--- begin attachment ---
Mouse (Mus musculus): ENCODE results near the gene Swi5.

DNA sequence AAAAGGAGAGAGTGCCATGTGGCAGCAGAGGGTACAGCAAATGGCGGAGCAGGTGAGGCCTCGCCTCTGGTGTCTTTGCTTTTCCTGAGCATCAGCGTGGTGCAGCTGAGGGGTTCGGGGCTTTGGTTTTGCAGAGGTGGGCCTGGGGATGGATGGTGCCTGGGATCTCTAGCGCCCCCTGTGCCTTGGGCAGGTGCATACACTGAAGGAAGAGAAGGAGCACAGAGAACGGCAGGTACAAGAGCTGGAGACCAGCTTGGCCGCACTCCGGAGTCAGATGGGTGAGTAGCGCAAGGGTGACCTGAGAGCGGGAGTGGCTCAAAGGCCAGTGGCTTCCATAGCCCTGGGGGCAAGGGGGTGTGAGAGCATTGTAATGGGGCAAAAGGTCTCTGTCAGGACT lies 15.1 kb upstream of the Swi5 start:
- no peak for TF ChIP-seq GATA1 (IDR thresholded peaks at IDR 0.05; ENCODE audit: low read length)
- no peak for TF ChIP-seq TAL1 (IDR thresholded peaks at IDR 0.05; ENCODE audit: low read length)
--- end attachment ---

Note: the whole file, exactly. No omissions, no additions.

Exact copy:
Mouse (Mus musculus): ENCODE results near the gene Swi5.

DNA sequence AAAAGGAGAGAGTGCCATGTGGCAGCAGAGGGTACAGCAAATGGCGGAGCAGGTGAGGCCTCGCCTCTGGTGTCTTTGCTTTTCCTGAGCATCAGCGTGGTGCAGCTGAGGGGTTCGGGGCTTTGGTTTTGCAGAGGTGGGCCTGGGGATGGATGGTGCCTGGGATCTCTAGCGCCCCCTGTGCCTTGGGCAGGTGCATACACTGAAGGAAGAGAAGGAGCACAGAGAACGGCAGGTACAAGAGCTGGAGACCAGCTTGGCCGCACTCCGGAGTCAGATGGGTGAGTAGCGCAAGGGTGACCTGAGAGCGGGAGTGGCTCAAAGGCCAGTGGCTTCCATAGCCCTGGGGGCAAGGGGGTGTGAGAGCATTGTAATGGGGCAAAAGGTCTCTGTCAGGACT lies 15.1 kb upstream of the Swi5 start:
- no peak for TF ChIP-seq GATA1 (IDR thresholded peaks at IDR 0.05; ENCODE audit: low read length)
- no peak for TF ChIP-seq TAL1 (IDR thresholded peaks at IDR 0.05; ENCODE audit: low read length)